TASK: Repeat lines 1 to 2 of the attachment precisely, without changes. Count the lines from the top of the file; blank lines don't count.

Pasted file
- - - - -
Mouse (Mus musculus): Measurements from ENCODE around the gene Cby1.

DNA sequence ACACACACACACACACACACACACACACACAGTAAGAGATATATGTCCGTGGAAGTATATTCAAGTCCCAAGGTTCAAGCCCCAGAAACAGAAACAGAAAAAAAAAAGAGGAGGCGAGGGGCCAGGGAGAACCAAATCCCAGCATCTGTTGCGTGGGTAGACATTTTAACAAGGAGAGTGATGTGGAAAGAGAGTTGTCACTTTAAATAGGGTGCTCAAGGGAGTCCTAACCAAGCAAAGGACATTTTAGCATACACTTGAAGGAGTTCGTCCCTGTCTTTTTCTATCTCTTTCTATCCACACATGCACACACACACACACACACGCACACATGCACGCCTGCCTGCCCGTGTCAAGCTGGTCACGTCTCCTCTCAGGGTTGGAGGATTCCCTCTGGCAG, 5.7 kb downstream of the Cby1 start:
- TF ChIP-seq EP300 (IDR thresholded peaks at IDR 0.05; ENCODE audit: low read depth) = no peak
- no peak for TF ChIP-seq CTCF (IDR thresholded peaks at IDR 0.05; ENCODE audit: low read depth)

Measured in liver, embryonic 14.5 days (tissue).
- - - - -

Mouse (Mus musculus): Measurements from ENCODE around the gene Cby1.

DNA sequence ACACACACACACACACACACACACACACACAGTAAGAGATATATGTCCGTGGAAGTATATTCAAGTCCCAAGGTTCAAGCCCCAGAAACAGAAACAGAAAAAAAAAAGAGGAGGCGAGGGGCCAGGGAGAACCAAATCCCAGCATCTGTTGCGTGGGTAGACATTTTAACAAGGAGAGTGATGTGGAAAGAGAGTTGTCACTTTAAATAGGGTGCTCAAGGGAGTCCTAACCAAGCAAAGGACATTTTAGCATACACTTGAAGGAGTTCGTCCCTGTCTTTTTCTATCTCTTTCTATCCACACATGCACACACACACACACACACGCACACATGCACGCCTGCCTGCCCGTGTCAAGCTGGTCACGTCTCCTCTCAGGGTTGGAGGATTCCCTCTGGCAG, 5.7 kb downstream of the Cby1 start: